Virtual, the new realityAs you continue to shelter in one place, leverage the flexible virtual space for rich social experiences.
Kar Sangmo D Syangtan
Roads clear. Bars closed. Concerts cancelled.
While our regular lives are in a standstill around the globe, the time stays in motion. Although we were quite used to the habits of daily movement between cities and social interactions, resisting the inertia of it all still hugely occupies our mind. But the number of virtual events online is soaring, so your endeavour on learning and entertainment need not be at a complete halt, after all.
Curators of all kinds of creative pursuits have brought artists and the audience together to make these trying times a bit more bearable. “Being a collective, we have a list of creatives from various fields and we approach them for a talk,” says Suraj Ratna Shakya, Creative Director from Sattya Media Arts Collective. “We try not to make the sessions very interview-ish, so our talks are candid.” Sessions with Sattya Media are usually held on Zoom with a simultaneous stream on Facebook as well. The sessions are by Robic Upadhyaya, Rupak Sunuwar, and Suraj Ratna Shakya of Sattya Media on a rotational basis.
“The other thing that we do after the session is over is the ‘after-party’ talk where the participants on zoom can directly interact with the guest. That has been quite fun,” he adds, “All our talks happen at 3 PM and lasts about one and a half with extended after-party sessions on Zoom.” The videos are later uploaded on Sattya Collective on YouTube for the archive.
Globally, some of the most known museums have offered free access to their (cultural) collections during the pandemic. The museum gates may be closed indefinitely but the immersive experience of visiting virtually is a valuable alternative—The Museum of the World where we can navigate cultures and artefacts from prehistory to present and The Louvre’s ‘The Advent of the Artist’ exhibition. Similarly, Van Gogh Museum has made a virtual 4K Tour of the museum available on YouTube. Not to forget Bode Museum’s unforgettable panoramic richness of digitised sculptures and paintings displayed virtually on the list. When cultural institutions with artworks of such great history influence come together, virtually (often with Google), so the exploration and learning process is not hindered—it is up to us to to make the most of it.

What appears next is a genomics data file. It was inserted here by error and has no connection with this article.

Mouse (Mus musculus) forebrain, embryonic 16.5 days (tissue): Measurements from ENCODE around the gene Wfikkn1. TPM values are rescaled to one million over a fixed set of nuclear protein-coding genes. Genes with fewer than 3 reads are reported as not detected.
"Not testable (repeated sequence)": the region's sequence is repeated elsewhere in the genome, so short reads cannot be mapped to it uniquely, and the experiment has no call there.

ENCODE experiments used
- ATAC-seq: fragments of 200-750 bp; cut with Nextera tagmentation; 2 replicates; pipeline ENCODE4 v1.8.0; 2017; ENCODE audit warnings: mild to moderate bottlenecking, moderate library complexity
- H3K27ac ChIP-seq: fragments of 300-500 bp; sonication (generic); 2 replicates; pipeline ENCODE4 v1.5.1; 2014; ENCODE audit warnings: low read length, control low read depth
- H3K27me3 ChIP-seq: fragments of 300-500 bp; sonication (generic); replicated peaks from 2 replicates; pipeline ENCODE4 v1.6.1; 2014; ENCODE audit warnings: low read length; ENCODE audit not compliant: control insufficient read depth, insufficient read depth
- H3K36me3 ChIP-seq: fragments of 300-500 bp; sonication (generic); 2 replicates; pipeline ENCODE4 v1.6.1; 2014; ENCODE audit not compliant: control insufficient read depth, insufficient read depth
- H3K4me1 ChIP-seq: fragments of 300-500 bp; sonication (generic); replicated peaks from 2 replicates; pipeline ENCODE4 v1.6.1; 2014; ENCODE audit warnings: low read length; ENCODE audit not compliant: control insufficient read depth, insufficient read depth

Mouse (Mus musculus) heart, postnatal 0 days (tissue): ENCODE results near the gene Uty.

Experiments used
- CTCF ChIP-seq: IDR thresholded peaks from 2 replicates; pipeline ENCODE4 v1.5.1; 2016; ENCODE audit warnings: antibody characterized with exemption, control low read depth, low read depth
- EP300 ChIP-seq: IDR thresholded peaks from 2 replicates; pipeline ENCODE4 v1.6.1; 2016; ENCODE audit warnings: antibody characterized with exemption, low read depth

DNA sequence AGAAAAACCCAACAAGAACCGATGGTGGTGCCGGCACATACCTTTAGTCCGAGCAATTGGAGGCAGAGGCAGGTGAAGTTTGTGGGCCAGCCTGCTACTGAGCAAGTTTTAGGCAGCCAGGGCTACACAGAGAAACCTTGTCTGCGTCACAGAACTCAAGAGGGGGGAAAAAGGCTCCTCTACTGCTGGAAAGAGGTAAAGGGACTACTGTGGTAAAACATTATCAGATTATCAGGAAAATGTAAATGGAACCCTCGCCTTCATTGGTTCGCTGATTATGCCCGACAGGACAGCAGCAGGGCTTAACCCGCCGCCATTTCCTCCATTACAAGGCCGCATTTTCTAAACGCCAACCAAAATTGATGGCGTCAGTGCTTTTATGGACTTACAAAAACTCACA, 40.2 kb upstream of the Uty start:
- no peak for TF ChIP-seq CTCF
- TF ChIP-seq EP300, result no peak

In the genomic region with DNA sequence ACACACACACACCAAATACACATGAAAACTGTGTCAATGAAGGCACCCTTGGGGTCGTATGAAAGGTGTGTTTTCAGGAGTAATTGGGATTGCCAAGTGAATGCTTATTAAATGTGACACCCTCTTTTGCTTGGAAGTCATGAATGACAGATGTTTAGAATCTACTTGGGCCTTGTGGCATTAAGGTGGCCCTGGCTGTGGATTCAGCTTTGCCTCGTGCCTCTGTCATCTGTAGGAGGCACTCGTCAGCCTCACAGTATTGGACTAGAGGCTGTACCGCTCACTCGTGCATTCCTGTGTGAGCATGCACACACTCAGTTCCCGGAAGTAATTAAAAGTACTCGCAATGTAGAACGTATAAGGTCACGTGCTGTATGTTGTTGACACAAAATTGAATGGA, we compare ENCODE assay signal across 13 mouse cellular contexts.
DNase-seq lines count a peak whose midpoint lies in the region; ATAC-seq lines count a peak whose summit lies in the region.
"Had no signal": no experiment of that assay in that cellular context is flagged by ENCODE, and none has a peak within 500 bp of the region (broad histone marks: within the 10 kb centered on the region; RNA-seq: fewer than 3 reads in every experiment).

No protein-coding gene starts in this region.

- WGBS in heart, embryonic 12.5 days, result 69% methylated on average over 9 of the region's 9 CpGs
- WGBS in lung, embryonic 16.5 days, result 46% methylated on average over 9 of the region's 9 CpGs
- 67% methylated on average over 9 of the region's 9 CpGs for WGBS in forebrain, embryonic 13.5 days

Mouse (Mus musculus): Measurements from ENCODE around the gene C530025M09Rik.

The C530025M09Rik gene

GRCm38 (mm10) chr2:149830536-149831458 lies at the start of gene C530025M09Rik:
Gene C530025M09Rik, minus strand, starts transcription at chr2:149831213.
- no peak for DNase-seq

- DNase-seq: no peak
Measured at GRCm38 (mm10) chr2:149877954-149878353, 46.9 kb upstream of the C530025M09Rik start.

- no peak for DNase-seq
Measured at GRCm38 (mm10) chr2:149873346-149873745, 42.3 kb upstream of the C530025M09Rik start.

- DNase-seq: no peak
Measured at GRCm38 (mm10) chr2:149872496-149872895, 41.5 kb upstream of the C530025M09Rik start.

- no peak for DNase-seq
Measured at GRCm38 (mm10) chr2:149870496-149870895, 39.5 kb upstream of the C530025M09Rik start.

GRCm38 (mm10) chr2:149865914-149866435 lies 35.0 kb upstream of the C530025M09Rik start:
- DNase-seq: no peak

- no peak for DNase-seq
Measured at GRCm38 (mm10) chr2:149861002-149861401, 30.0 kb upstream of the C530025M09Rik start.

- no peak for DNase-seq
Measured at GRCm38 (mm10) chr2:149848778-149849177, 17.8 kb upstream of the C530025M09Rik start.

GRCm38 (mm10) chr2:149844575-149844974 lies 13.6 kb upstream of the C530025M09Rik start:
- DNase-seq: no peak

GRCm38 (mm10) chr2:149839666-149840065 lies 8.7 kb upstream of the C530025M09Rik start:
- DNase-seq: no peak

Locally, Kaalo.101 is currently rebuilding their space digitally before launching their first online exhibition on May 28, which is the Menstrual Hygiene Day. Their statement on an Instagram post reads, “As an art space we think it is important to envision alternatives in order to continue the work we do and love.”
To compensate for the missed live performances by artists, Billboard has compiled an updating list of ‘All the Livestreams & Virtual Concerts to Watch During Coronavirus Crisis’ where you can find virtual “concerts” to attend in your own comfy space with all the privacy you need to rave like crazy. If you want to soothe in music other than pop labels, Royal Albert Hall brings exclusive sessions from artists’ homes to yours whilst the Hall is shut. You can click into the Royal Albert Hall Youtube channel to stream.
Music, check. Art, check. What about theatre then? National Theatre UK makes theatre available for all as the pandemic closes the curtain on the stage indefinitely. Each performance is available to stream for a period of seven days only.
The significance of reading during the pandemic, needless to say, is insurmountable. For many, the reality of not only being locked down but also their inability to do anything for those that need help leaves plenty of room for restlessness. Some libraries like the Oxford University Press and the Cambridge University Press have made a portion of their resources free for access. For reads as beautiful as poetry itself, Brain Pickings and The On Being Project are freely accessible (with or without the pandemic) online resources with show and podcasts, bringing all forms of literature and poetry together.
And finally, Google Arts & Culture has as you can imagine, arts and culture, yes. From Explore by Artist, Museums Around the World, and Famous Sites in Street View to Activities To Do At Home to Big Concepts Explained and Explore in Augmented and Virtual Reality—you can have it all. It’s all in a few taps and clicks and on the touch of your finger, the world in a standstill.
Sattya Collective have scheduled the following virtual talks in coming days.
Rohit and Roshan Giri
Snake conservationists / Photographer / Videographer
Martha Del Grandi
Singer-Songwriter / Sofar Sounds Kathmandu / Fossick Project